Patch of Blue theatre, alongside the National Autistic Society, are taking the path less-trodden. Using the sensory potential of theatre, a platform is given to girls with autism in this spine-tingling tale of finding connection where you least expect it. As a sister to an autistic brother, I hold my breath when a yellow-coated girl and canine-like companion bounce into the queuing crowd to ask if they can tap my shoes. Then within the intimacy of the attic, taking in the projected seaside backdrops, multi-coloured lights, and euphorically soaring live music, this frozen breath seeps out in relief. They’d got it right.
We Live by the Sea is Katy’s story. Directed by Alex Howarth, this collectively devised production gives an
innovative glimpse into Katy’s obsessive routines, literalism, and love for the colour purple as she navigates
the overwhelming world around her, told through her blossoming friendship with a boy named Ryan.
The modestly masterful storytelling is warmly delivered by intelligent performances. Beating loudly
at its heart, Alex Brain – playing Katy – is breath-taking. It is rare to see such an enchanting
example of autism depicted so sensitively. Orbiting around Katy, each character dips a toe in her
world – providing a complete and honest picture of her life. We even hear the thoughts of Paul
Williams, Katy’s best friend and imaginary dog, ingeniously brought to life by Lizzie Grace. This loyal
partnership makes the joy which Katy finds in the kindness of Ryan – played by the charming
Lloyd Bagley – even more endearing. With a smile that could heal a thousand hearts, he breaks
down Katy’s barriers, fascinated by her remarkable honesty which mends his fractured,
though brushed-over, backstory.
Providing the shade to Katy’s light is her sister, Hannah. Though worn from the difficulties
of Katy’s condition, and left parentless by the seaside, Hannah exhibits an inspirational
endurance in fighting for her sister’s cause. Alex Simonet subtly executes this complexity,
moving with the uncertainty of both their futures.
The success of this production lies in spotting the difficult experience of autism echoing through the
creases of its comforting fingers. Sea-deep and honestly-interpreted research renders We Live by the
Sea an informative and special immersion into the lives of those shaped by autism.
Patch of Blue have created an uplifting wave, leaving behind beaming smiles, streaming tears, and a
poignant message of the connections we can make when we use a ‘different kind of thinking’. This is my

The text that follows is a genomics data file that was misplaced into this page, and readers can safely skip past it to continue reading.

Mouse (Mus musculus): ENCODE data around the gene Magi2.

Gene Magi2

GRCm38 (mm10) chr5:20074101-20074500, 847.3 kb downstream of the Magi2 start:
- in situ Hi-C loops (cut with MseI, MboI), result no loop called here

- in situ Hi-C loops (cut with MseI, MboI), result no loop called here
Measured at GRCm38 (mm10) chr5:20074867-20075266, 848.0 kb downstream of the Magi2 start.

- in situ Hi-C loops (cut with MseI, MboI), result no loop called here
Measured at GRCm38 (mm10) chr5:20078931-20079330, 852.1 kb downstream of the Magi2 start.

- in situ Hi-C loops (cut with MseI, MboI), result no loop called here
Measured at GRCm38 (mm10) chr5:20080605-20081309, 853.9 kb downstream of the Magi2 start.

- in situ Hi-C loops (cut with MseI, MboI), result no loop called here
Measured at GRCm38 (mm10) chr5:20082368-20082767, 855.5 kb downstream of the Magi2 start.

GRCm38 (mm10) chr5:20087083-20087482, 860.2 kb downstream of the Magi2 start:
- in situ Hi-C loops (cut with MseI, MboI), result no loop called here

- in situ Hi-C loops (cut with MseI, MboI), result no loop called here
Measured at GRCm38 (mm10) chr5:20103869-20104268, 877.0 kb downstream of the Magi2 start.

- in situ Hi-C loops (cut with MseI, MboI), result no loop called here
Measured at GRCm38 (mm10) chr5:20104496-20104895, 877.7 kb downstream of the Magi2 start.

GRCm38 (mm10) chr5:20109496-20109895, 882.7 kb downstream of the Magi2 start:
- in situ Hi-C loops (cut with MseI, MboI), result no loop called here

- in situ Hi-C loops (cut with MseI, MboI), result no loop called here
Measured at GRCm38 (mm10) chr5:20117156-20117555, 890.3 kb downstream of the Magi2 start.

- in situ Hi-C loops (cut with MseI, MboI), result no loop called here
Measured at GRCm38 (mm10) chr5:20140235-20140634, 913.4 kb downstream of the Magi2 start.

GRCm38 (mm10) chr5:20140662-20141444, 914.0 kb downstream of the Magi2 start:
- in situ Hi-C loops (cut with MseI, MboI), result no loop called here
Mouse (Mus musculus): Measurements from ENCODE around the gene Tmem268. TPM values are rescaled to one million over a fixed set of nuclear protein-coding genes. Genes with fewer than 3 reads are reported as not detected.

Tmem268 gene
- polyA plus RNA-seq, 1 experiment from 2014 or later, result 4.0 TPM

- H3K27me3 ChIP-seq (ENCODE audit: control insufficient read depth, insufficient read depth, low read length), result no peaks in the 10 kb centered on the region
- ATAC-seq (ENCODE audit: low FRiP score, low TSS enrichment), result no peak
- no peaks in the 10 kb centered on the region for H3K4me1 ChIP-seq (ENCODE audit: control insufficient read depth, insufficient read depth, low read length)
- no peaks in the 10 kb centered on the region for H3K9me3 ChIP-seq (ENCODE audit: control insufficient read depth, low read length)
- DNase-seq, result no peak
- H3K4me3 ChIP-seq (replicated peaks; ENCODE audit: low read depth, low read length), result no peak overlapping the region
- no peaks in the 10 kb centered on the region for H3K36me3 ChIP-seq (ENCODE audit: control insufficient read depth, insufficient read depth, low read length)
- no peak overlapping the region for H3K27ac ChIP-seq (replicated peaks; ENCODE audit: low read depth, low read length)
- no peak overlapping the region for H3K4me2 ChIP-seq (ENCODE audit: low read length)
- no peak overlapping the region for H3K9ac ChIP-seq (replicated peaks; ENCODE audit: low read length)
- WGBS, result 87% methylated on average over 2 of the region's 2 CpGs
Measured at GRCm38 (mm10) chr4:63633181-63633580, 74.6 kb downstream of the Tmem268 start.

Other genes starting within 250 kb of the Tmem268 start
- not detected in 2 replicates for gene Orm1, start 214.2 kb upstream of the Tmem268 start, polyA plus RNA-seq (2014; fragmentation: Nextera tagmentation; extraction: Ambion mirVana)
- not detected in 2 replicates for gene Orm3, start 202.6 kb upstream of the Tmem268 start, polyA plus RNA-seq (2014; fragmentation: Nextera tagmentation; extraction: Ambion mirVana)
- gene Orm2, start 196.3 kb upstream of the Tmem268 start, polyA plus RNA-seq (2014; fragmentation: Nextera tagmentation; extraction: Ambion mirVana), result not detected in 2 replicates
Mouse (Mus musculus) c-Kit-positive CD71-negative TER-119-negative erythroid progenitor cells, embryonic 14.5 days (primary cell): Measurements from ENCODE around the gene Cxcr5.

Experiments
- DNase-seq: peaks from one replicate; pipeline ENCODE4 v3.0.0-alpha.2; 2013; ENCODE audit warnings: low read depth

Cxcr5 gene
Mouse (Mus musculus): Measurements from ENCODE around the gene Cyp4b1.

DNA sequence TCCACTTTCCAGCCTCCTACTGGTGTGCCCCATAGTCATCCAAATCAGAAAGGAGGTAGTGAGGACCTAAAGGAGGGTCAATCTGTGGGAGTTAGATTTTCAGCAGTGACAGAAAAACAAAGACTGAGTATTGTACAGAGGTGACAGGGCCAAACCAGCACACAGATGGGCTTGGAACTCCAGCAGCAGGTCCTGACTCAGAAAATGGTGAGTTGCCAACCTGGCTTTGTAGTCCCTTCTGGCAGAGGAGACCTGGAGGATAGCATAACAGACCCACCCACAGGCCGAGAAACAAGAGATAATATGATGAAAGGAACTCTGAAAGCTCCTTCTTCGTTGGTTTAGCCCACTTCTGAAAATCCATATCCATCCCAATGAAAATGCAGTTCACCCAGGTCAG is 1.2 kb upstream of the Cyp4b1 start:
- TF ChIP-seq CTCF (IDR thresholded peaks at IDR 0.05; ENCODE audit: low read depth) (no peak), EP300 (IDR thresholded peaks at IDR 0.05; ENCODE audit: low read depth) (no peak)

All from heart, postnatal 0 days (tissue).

Fringe gem, a treasure that I will bury in the burning cockles of my heart.
Scottish Arts and Culture 7/08/16
Tapping the shoes of every audience member three times as they enter is an unusual way
to start a show, but those are the rules and rules are very important. We Live by the Sea is all about the rules – or rather, about learning a new set of rules and a new way of thinking. It is a devised piece by London-based Patch of Blue, developed with support from the National Autistic Society and Greenwich Theatre.
Katy, an autistic teenager who loves the seaside and dancing, tells the story of how she, her sister Hannah, and her imaginary dog Paul Williams become friends with Ryan, a new boy in town who comes to appreciate Katy for who she is. We Live by the Sea does a good job of providing insight into some experiences of
people on the autism spectrum. For the most part this is done through Katy’s simple and honest account of what she is thinking, with additional explanations provided by Hannah. At one point, several loud voices and an even louder clicking sound overlap while lights flash, giving the audience a taste of how overwhelming things can get when your brain isn’t filtering out extraneous sensory input.
While we see that taking care of Katy can be difficult for Hannah, the focus is on Katy’s good qualities and how they can be just what someone is looking for in a friend. Too often the narrative tendency in our culture would be to applaud Ryan for befriending someone different, but that is not the case here. Ryan needs a friend like Katy as much as she needs a friend like him, and We Live by the Sea is primarily a celebration of who Katy is as a person.
Like Katy, this play is a bit different and full of playfulness, fun, and original thinking, with emotional highs and lows. The acting is excellent all around, though Alex Brain as Katy stands out in particular for her physicality. Fairy lights, projections, and the live music all contribute to making this an aesthetically pleasing production.
With over one percent of the population in the UK on the autism spectrum, it is important to try to
understand it. We Live by the Sea provides an informative, positive, and respectful portrait of an autistic girl,